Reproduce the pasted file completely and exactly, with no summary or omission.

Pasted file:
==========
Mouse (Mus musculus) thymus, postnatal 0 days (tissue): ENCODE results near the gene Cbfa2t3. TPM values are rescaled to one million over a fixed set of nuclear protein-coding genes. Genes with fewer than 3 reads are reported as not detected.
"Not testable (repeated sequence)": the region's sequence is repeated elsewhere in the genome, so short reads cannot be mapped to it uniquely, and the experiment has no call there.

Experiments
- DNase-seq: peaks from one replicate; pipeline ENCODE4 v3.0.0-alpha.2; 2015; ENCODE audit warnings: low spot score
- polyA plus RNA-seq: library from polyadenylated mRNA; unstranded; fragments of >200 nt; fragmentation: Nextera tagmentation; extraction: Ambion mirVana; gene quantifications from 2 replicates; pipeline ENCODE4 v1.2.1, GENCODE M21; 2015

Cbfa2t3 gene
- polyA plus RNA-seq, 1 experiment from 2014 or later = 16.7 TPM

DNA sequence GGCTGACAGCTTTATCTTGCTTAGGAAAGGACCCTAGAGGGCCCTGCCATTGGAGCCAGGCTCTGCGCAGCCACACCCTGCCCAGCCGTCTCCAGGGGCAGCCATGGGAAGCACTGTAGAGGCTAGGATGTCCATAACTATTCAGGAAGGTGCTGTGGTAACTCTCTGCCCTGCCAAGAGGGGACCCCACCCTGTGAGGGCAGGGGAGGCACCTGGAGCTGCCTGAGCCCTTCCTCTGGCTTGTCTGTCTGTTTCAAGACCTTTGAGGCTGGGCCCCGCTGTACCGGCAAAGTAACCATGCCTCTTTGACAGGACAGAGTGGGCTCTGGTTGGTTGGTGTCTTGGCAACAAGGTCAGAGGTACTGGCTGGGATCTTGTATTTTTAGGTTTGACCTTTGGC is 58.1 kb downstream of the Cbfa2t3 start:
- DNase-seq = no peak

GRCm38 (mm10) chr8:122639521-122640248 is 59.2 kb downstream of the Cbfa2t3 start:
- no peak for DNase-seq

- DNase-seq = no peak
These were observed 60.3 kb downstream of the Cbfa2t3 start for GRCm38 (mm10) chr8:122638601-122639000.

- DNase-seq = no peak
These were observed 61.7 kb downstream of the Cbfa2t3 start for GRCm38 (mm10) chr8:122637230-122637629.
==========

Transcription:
Mouse (Mus musculus) thymus, postnatal 0 days (tissue): ENCODE results near the gene Cbfa2t3. TPM values are rescaled to one million over a fixed set of nuclear protein-coding genes. Genes with fewer than 3 reads are reported as not detected.
"Not testable (repeated sequence)": the region's sequence is repeated elsewhere in the genome, so short reads cannot be mapped to it uniquely, and the experiment has no call there.

Experiments
- DNase-seq: peaks from one replicate; pipeline ENCODE4 v3.0.0-alpha.2; 2015; ENCODE audit warnings: low spot score
- polyA plus RNA-seq: library from polyadenylated mRNA; unstranded; fragments of >200 nt; fragmentation: Nextera tagmentation; extraction: Ambion mirVana; gene quantifications from 2 replicates; pipeline ENCODE4 v1.2.1, GENCODE M21; 2015

Cbfa2t3 gene
- polyA plus RNA-seq, 1 experiment from 2014 or later = 16.7 TPM

DNA sequence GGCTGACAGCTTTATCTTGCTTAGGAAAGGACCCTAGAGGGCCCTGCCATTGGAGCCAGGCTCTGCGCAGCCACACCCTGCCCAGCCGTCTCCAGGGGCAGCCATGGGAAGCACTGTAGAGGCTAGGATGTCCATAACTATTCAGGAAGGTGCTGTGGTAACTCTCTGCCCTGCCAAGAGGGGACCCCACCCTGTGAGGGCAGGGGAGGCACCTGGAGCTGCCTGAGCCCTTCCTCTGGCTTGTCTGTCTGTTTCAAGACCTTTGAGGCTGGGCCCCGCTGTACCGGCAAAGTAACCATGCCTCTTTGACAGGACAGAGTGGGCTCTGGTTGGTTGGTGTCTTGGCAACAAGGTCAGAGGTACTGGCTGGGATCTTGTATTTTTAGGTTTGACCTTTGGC is 58.1 kb downstream of the Cbfa2t3 start:
- DNase-seq = no peak

GRCm38 (mm10) chr8:122639521-122640248 is 59.2 kb downstream of the Cbfa2t3 start:
- no peak for DNase-seq

- DNase-seq = no peak
These were observed 60.3 kb downstream of the Cbfa2t3 start for GRCm38 (mm10) chr8:122638601-122639000.

- DNase-seq = no peak
These were observed 61.7 kb downstream of the Cbfa2t3 start for GRCm38 (mm10) chr8:122637230-122637629.